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Michael Gastauer, Founder, Black Banx Group

Life should be getting a whole lot easier for the world’s most successful FinTech banking providers. Just a few short years since the industry emerged in force, the market data company Statista reports that there are more than 25,000 FinTech Start Ups around the world; that FinTech revenues worldwide in 2018 amounted to 92 billion USD; and that they are expected to reach 188 billion USD by 2024.

This is heady stuff and vast paper fortunes are being made. 

Revolut, probably the best-known name in the sector, with its 2,200 employees and more than $300 million revenue was valued at $33billion only last year but insists that, with 18 million customers it is now worth at least $40 billion. This is despite ongoing speculations being made about links to senior Russian money, particularly from one of its funders Yuri Milner who was a close business ally of Russian Oligarch Alisher Usmanov.

The Canada based crypto banking Group Black Banx started its global roll out from Singapore back in 2015. Today, with more than $400 million revenue, 2,000 employees and 15 million customers, is eying a listing once the public stock markets have recovered. Even so Black Banx hasn’t released any valuation what the business would be worth when taken public, it can be assumed that based on other FinTech peers, the valuation would be in a double digit billion USD range. 

Ripple, the 500 employee strong American crypto payments and settlements company with offices in Singapore and Mumbai, is valued at $15 billion, 10 years after its launch, having fought off lobbying from traditional banks worried about inroads into their territory.

The German challenger Bank N26 backed by Asian Investor Li Kashing was valued at $9 billion last year after raising more than $900 million in a funding round in which investors learned that the start-up has 7 million customers.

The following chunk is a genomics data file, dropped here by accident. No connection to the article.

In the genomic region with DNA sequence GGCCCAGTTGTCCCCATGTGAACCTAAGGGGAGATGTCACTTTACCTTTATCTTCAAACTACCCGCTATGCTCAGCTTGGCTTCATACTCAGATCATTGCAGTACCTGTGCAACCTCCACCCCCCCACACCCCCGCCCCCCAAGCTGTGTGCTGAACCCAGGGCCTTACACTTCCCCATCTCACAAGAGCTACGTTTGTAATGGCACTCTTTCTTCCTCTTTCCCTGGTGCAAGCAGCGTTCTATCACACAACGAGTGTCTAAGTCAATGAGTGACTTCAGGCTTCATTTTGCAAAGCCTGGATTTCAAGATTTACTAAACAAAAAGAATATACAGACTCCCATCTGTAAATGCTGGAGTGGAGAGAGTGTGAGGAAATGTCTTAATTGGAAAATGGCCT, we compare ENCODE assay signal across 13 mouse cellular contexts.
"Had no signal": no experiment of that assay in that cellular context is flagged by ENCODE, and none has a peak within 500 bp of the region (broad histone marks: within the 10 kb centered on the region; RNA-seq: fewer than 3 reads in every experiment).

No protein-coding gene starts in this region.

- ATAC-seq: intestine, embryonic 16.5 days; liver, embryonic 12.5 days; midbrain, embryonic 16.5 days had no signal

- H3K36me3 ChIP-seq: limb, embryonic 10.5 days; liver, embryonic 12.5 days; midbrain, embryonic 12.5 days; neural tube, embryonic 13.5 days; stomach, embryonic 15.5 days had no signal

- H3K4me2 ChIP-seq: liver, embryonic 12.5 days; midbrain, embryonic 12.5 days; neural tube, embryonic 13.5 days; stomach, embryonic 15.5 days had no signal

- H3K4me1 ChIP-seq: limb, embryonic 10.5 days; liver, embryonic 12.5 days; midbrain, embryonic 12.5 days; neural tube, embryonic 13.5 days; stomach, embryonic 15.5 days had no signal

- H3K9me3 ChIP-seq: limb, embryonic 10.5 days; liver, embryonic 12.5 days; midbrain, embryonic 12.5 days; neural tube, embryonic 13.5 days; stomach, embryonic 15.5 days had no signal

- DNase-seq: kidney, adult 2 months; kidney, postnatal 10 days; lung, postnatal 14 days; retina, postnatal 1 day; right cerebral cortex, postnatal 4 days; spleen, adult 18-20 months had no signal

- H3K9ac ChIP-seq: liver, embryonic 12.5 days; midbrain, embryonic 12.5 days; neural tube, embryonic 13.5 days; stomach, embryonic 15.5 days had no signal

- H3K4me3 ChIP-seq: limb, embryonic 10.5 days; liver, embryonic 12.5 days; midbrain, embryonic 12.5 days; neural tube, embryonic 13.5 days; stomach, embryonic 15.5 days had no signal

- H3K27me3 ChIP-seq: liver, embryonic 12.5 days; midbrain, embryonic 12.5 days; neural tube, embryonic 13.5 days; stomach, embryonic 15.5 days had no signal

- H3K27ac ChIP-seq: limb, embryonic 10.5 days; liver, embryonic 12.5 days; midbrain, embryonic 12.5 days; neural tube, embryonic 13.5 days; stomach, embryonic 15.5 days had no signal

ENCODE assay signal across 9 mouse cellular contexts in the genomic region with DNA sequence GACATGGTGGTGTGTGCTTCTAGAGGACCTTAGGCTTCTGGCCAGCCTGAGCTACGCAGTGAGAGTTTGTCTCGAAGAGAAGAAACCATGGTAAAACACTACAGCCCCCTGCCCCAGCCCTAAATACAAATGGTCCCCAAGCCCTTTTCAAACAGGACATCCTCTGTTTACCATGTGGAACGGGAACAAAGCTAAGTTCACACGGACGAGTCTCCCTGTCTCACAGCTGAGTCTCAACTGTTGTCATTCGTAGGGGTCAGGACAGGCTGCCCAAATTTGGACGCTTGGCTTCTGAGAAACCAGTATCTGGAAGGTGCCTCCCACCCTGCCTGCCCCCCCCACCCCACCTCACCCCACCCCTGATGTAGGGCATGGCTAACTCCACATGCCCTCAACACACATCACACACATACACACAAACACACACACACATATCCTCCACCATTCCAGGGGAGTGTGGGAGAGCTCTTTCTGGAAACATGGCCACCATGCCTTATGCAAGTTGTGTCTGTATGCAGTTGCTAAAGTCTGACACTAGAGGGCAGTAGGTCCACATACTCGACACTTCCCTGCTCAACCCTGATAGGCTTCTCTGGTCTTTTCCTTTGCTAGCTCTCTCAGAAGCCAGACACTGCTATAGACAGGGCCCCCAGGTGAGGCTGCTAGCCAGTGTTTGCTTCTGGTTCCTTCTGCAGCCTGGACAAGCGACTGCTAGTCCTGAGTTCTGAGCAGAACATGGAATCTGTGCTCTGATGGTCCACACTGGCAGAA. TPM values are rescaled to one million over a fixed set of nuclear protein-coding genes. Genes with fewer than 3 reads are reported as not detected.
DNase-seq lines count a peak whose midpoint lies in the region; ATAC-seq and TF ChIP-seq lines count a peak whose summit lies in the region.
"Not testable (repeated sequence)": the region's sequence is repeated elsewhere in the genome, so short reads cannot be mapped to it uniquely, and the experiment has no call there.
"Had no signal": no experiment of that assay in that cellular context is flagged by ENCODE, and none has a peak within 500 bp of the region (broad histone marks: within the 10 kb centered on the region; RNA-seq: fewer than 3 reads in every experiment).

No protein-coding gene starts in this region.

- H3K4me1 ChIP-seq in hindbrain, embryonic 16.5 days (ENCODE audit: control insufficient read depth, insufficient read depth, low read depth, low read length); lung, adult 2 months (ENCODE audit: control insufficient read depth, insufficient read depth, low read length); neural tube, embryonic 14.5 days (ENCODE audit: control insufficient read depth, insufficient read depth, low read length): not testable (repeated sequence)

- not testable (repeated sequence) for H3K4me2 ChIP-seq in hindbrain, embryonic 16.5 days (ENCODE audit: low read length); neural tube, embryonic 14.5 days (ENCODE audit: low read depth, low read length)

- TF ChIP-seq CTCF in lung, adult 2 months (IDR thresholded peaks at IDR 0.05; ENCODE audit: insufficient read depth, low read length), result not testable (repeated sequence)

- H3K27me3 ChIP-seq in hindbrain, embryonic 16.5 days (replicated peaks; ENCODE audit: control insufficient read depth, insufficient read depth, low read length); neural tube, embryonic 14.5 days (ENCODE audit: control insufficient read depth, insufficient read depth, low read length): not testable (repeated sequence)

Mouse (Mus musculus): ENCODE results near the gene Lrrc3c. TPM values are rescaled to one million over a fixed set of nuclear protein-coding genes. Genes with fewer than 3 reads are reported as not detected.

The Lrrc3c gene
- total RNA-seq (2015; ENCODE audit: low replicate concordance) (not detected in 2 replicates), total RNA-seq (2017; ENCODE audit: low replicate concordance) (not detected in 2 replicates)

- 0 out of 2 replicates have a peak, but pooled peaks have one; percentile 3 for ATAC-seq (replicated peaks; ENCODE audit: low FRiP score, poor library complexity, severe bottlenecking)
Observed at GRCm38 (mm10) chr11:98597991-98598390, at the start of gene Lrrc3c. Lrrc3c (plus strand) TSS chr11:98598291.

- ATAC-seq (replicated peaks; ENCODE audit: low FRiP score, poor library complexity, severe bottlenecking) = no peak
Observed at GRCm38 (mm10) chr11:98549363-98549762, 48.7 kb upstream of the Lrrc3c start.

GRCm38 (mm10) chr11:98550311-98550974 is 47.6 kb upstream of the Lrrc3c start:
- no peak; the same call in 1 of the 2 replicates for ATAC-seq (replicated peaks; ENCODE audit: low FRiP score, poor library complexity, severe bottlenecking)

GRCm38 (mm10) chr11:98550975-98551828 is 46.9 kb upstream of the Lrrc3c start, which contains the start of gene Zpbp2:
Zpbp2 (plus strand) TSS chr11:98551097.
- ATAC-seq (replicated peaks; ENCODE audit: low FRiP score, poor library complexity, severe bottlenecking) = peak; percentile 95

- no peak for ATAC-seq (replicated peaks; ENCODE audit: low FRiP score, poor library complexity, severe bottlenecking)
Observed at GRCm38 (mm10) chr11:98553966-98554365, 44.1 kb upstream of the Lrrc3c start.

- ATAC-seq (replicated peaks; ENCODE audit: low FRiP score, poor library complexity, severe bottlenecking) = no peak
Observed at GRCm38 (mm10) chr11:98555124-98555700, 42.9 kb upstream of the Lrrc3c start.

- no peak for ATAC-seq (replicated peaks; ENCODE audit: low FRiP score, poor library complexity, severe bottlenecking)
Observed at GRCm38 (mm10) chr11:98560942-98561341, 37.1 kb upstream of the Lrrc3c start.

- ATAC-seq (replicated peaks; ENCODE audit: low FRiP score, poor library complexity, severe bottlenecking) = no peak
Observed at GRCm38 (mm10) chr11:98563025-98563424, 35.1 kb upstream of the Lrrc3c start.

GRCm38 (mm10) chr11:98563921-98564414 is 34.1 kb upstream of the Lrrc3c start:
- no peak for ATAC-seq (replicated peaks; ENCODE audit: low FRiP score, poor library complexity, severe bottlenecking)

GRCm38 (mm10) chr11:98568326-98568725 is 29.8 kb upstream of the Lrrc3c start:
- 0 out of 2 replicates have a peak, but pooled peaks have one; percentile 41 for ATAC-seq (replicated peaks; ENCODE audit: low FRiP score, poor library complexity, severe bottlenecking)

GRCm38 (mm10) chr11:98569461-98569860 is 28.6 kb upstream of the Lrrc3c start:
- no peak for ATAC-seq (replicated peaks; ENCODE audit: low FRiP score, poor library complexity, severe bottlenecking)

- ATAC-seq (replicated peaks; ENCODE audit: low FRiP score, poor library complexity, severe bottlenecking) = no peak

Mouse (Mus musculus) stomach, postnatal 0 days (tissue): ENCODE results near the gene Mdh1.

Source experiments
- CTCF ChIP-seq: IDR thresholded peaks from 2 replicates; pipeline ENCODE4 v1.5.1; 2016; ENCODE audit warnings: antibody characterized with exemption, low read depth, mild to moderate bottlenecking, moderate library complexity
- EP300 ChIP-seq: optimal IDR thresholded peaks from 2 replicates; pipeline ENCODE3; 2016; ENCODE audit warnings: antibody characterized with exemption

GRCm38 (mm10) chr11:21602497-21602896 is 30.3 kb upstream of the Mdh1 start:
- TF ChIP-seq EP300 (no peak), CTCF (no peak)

And in late 2021 the British digital Bank Monzo, with 5 million customers, boosted its valuation to $4.5billion in an aggressive funding round, despite increasing losses.

But alongside this spectacular growth on all fronts, menacing regulators have appeared on the scene, apparently determined to extract a pound of flesh from each fresh FinTech advance.

The digital challengers to 21st century banking are starting to fall foul of determined, some say over-zealous, regulators who seem determined to put the brakes on FinTech growth. According to a report by the Financial Times, the German regulator BaFin has appointed two special supervisors to restricted new client onboarding to 50,000 customers per month for N26 due to a lack of sufficient anti money laundering oversight. 

N26 targeted by the authorities, believes it was judged – by regulators who have not worked in FinTech – for not been diligent enough in investigating its customers’ backgrounds and probity. The arbitrary fine was €4.25 million, highlighting the fact that dishonest as well as honest people have zoned in on digital banking as a speedy and efficient way to transfer money.